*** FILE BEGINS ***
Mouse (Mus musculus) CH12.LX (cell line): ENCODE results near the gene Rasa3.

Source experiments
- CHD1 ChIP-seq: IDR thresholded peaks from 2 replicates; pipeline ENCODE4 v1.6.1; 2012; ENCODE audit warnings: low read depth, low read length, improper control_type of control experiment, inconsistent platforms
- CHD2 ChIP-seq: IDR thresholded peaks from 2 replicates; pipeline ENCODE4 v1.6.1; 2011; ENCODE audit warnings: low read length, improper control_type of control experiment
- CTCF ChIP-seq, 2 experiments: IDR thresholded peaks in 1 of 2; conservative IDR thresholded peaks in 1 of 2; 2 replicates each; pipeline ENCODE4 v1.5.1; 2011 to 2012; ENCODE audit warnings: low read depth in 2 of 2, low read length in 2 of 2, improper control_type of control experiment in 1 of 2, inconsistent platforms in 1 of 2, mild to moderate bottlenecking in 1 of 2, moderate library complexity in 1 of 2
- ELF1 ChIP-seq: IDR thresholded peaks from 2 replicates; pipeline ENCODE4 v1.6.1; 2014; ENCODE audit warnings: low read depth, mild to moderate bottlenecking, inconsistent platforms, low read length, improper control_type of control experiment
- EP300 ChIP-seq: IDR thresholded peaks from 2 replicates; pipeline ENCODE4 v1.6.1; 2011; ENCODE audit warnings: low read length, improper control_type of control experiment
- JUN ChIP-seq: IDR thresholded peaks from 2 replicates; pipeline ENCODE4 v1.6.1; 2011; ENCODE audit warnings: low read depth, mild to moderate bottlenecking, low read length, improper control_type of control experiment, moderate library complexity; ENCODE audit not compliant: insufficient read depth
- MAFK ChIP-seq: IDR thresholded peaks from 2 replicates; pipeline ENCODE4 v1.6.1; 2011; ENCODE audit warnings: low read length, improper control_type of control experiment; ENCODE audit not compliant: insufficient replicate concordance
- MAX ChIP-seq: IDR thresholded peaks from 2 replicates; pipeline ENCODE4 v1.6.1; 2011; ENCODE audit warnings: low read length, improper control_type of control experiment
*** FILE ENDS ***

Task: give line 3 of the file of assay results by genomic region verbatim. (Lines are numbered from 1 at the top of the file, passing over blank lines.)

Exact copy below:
- CHD1 ChIP-seq: IDR thresholded peaks from 2 replicates; pipeline ENCODE4 v1.6.1; 2012; ENCODE audit warnings: low read depth, low read length, improper control_type of control experiment, inconsistent platforms